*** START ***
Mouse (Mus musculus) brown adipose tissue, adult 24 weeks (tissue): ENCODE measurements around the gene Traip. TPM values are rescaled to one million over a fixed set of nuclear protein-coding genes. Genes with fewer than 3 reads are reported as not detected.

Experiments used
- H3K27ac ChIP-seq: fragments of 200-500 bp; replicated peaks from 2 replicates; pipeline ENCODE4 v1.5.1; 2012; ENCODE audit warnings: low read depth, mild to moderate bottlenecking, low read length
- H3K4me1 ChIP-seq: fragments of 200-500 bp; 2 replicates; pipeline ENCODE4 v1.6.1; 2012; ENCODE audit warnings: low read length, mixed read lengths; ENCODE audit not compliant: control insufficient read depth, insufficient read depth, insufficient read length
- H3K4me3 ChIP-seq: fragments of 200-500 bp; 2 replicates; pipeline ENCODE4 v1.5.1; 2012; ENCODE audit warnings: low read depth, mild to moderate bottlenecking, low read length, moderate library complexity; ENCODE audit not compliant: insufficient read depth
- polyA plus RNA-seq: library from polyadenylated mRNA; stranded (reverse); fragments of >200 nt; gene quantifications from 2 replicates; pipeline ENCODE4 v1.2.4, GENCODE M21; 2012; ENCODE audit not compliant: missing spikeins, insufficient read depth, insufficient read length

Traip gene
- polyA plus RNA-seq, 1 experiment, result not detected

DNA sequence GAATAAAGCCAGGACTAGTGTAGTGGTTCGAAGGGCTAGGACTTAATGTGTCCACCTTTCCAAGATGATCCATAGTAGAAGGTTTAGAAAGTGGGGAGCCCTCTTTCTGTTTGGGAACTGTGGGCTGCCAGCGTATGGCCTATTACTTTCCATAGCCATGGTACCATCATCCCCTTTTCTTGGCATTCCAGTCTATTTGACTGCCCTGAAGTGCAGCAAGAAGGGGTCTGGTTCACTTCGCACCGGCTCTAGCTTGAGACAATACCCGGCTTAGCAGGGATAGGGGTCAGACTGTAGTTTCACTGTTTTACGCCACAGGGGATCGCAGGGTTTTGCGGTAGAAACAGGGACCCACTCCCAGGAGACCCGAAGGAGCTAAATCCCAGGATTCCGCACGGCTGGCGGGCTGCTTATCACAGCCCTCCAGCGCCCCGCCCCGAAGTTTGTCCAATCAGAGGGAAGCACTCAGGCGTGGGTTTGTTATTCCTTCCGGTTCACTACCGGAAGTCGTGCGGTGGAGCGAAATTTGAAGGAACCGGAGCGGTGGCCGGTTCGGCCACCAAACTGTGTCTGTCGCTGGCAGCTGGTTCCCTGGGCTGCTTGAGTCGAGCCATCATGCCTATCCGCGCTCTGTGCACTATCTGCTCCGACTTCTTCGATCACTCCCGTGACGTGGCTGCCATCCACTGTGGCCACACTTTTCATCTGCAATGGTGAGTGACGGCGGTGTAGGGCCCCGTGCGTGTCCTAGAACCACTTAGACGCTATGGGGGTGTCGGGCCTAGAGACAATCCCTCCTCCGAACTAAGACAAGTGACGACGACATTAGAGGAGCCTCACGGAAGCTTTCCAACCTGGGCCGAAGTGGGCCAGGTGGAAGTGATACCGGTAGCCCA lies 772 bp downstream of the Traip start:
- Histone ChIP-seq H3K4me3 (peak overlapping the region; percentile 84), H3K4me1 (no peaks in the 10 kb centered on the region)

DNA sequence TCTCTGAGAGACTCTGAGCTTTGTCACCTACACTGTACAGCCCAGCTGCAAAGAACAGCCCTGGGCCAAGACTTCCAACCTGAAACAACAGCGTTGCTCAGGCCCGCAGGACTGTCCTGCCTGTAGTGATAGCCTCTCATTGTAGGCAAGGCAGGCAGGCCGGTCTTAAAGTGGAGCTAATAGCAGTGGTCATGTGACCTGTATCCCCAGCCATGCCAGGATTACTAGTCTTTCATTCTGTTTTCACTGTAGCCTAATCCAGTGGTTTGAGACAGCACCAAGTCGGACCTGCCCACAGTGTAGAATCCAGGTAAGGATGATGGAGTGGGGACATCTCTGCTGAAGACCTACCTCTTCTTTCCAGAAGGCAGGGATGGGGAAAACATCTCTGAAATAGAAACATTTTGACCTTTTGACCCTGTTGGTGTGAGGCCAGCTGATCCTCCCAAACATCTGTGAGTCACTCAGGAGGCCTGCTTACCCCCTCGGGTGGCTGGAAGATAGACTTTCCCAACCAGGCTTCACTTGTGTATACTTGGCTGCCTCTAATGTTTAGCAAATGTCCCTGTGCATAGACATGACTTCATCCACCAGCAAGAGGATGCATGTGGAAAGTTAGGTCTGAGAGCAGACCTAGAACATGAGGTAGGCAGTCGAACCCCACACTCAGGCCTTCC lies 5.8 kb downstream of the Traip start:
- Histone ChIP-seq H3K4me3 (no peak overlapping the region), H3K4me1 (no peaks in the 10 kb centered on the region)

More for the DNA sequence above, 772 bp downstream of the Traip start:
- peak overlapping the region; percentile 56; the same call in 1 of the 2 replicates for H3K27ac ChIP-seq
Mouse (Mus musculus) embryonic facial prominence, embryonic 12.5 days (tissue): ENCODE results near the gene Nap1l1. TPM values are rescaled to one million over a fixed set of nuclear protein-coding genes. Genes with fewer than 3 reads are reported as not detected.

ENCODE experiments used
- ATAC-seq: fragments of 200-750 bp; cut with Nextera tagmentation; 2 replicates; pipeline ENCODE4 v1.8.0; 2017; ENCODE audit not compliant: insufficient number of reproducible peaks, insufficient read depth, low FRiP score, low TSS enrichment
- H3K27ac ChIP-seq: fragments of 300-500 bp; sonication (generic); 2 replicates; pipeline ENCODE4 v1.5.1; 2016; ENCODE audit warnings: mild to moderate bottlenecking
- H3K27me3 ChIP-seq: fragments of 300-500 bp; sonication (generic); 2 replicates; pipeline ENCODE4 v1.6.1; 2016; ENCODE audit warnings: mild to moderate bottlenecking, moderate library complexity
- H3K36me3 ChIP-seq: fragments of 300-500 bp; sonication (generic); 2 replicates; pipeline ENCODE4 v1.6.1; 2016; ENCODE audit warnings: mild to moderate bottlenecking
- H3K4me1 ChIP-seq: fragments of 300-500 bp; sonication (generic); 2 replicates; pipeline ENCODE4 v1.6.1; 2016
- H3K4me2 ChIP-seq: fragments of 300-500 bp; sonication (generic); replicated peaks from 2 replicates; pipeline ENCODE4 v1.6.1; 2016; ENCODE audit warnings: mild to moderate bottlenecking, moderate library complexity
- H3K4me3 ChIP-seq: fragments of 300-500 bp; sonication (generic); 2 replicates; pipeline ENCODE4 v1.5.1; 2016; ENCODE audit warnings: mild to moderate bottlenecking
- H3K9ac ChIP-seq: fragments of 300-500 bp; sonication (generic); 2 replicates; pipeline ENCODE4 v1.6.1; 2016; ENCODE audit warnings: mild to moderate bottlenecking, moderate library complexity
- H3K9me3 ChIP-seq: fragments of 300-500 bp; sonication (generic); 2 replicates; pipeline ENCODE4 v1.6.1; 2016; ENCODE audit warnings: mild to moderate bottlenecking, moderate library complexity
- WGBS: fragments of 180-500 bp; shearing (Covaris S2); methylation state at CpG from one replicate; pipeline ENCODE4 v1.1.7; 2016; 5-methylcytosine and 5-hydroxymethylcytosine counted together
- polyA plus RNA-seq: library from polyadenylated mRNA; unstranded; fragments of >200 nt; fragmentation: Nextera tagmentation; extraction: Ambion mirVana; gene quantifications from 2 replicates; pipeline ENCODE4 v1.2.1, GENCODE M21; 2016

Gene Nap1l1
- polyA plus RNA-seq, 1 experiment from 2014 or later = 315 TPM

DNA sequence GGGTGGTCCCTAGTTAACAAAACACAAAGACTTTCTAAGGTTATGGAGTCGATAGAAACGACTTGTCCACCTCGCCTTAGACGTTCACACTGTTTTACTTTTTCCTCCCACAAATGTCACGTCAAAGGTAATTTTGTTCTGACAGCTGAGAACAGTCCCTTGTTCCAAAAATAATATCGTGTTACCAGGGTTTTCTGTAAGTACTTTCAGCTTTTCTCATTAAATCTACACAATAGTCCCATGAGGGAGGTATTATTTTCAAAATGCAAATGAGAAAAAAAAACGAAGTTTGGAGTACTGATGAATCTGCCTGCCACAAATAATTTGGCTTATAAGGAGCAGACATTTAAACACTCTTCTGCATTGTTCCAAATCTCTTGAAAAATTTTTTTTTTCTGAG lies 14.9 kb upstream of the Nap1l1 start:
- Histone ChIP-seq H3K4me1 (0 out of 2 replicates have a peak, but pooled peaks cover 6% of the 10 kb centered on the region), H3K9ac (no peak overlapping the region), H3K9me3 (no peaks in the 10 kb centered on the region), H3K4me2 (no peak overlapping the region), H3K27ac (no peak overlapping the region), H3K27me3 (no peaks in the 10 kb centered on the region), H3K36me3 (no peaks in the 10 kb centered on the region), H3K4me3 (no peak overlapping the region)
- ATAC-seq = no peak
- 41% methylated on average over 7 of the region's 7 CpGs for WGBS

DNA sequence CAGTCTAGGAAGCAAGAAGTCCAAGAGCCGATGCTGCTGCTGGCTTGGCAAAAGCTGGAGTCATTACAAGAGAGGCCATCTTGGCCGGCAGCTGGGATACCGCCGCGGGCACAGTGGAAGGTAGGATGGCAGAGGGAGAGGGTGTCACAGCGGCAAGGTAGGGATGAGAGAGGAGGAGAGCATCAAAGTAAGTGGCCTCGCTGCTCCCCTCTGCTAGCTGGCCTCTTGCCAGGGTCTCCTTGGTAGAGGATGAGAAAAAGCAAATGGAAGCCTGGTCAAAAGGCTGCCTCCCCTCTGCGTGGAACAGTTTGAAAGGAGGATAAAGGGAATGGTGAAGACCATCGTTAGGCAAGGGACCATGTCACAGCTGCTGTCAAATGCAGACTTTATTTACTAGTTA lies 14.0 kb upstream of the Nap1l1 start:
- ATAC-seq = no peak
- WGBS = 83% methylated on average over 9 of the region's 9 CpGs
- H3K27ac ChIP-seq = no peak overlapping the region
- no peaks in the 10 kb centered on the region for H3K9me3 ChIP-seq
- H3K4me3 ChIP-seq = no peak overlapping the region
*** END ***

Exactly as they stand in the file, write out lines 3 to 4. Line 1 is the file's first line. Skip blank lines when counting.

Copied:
- H3K27ac ChIP-seq: fragments of 200-500 bp; replicated peaks from 2 replicates; pipeline ENCODE4 v1.5.1; 2012; ENCODE audit warnings: low read depth, mild to moderate bottlenecking, low read length
- H3K4me1 ChIP-seq: fragments of 200-500 bp; 2 replicates; pipeline ENCODE4 v1.6.1; 2012; ENCODE audit warnings: low read length, mixed read lengths; ENCODE audit not compliant: control insufficient read depth, insufficient read depth, insufficient read length